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The first known use of blank verse in the English language was by Henry Howard, Earl of Arundel and Surrey in his interpretation of the Æneid (c. 1554). He was possibly inspired by the Latin original, as classical Latin verse (as well as Greek verse) did not use rhyme; he may have been inspired by the Italian verse form of versi sciolti, which also contained no rhyme.
Christopher Marlowe was the first English author to make full use of the potential of blank verse, and also established it as the dominant verse form for English drama in the age of Elizabeth I and James I. The major achievements in English blank verse were made by William Shakespeare, who wrote much of the content of his plays in unrhymed iambic pentameter, and Milton, whose Paradise Lost is written in blank verse. After Milton (in fact, during his later life), blank verse went out of fashion and for a century and a half the favored verse form in English was that of couplets. Romantic English poets such as William Wordsworth, Percy Bysshe Shelley, and John Keats revived blank verse as a major form. Following shortly afterwards, Alfred Lord Tennyson became particularly devoted to blank verse, using it for example in his long narrative poem "The Princess", as well as for one of his most famous poems: "Ulysses". Among American poets, Hart Crane and Wallace Stevens are notable for using blank verse in extended compositions at a time when many other poets were turning to free verse.
Russian bylinas are in blank verse.
The earliest blank verse consisted of end-stopped and regular lines; Gorboduc (1561), the first blank-verse tragedy, illustrates how monotonous such verse could be. Marlowe and then Shakespeare developed its potential greatly in the late 16th century. Marlowe was the first to exploit the potential of blank verse for powerful and involved speech:
Shakespeare developed this feature, and also the potential of blank verse for abrupt and irregular speech. The earliest effects were like these:
Shakespeare also used enjambment increasingly often in his verse, and in his last plays was given to using feminine endings (in which the last syllable of the line is unstressed, for instance lines 3 and 6 of the example); all of this made his later blank verse extremely rich and varied.
This very free treatment of blank verse was imitated by Shakespeare's contemporaries, and led to general metrical looseness in the hands of less skilled users. However, Shakespearean blank verse was used with some success by John Webster and Thomas Middleton in their plays. Ben Jonson, meanwhile, used a tighter blank verse with less enjambment in his great comedies Volpone and The Alchemist.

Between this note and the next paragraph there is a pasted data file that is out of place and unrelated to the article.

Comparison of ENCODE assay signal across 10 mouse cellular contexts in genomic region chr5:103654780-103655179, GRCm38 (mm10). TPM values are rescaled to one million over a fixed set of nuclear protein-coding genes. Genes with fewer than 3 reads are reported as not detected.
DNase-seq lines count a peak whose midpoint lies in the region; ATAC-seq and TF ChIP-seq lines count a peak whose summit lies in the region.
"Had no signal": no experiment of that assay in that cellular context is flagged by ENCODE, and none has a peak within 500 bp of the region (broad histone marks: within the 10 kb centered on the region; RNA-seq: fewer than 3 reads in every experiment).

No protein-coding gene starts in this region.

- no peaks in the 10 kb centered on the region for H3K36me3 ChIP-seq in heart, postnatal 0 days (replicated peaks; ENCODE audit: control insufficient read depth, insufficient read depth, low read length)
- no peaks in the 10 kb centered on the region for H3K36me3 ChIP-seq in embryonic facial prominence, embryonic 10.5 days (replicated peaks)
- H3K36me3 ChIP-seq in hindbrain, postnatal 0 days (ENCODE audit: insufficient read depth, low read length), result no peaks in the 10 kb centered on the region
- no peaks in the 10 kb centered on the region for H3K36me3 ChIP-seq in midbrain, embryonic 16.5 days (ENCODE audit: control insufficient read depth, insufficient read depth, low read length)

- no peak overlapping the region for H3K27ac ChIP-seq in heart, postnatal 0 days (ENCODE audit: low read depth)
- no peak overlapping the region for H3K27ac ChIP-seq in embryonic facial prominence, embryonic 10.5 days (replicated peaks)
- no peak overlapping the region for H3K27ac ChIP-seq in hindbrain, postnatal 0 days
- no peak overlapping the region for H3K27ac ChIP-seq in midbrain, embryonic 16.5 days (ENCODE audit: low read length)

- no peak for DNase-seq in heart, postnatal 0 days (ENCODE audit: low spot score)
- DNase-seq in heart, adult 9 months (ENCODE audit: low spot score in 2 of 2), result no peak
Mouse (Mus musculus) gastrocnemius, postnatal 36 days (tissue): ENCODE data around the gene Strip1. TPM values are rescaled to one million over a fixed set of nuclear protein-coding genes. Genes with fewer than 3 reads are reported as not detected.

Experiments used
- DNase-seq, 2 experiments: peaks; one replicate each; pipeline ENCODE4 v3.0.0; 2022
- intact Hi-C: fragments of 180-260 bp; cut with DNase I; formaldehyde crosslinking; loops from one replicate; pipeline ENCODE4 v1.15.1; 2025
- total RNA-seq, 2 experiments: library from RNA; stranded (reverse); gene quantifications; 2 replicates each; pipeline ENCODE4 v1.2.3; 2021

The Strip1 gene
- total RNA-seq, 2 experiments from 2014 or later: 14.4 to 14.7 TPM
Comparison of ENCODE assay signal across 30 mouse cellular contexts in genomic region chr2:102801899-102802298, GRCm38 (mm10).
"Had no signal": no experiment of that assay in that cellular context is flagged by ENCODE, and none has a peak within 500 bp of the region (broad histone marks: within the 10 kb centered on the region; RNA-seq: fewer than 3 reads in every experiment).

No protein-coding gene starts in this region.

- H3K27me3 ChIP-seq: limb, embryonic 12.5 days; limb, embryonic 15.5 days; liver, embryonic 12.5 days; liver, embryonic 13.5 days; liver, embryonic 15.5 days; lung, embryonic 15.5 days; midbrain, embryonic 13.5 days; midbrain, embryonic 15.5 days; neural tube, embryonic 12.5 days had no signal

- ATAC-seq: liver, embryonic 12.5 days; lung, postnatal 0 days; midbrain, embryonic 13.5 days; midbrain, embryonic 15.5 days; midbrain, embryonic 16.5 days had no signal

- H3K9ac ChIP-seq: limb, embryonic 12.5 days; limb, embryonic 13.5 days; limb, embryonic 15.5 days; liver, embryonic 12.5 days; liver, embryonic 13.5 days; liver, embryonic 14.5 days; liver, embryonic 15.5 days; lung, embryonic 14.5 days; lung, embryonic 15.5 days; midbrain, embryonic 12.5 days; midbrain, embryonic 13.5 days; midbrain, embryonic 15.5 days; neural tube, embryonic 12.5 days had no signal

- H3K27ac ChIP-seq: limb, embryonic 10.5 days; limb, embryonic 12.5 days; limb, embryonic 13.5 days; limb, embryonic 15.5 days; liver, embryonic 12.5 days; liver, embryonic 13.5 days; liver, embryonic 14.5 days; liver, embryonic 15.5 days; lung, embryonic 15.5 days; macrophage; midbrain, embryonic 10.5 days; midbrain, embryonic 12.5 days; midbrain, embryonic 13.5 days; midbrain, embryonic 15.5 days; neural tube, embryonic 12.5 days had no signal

Blank verse was not much used in the non-dramatic poetry of the 17th century until Paradise Lost, in which Milton used it with much licence and tremendous skill. Milton used the flexibility of blank verse, its capacity to support syntactic complexity, to the utmost, in passages such as these:
Milton also wrote Paradise Regained and parts of Samson Agonistes in blank verse.
In the century after Milton, there are few distinguished uses of either dramatic or non-dramatic blank verse; in keeping with the desire for regularity, most of the blank verse of this period is somewhat stiff. The best examples of blank verse from this time are probably John Dryden's tragedy All For Love and James Thomson's The Seasons. A notably unsuccessful piece is John Dyer's The Fleece.
The next major poet in blank verse was William Wordsworth, who used it in many of the Lyrical Ballads (1798), The Prelude, The Excursion etc. Wordsworth's verse recovers some of the freedom of Milton's, but is generally far more regular. It is often tedious and prosaic, but at its best it has a calm resonance that is almost unique to Wordsworth. Similarly, the blank verse of Keats in Hyperion is modelled on that of Milton, but takes fewer liberties with the pentameter and possesses the characteristic beauties of Keats's verse. Shelley's blank verse in The Cenci and Prometheus Unbound is closer to Elizabethan practice than to Milton's.
Of the Victorian writers in blank verse, the most prominent are Tennyson and Robert Browning. Tennyson's blank verse in poems like "Ulysses" and "The Princess" is musical and regular; his lyric "Tears, Idle Tears" is probably the first important example of the blank verse stanzaic poem. Browning's blank verse, in poems like "Fra Lippo Lippi", is more abrupt and conversational.
One surprising place where blank verse turns up in Victorian times is in Gilbert & Sullivan's opera "Princess Ida". Gilbert dialogue is in blank verse throughout (making this exception in the 13 Savoy operas - the other exceptional point is that it is in 3 Acts, not 2). Below is a delightful extract spoken by Princess Ida after singing the aria "Oh, goddess wise".
Blank verse, of varying degrees of regularity, has been used quite frequently throughout the 20th century in original verse and in translations of narrative verse. Most of Robert Frost's narrative and conversational poems are in blank verse; so are other important poems like Wallace Stevens's "The Idea of Order at Key West" and "The Comedian as the Letter C", W. B. Yeats's "The Second Coming", W. H. Auden's "The Watershed", and so on. A complete listing is impossible, since a sort of loose blank verse has become a staple of lyric poetry, but it would be safe to say that blank verse is as prominent now as it has been any time in the past three hundred years.
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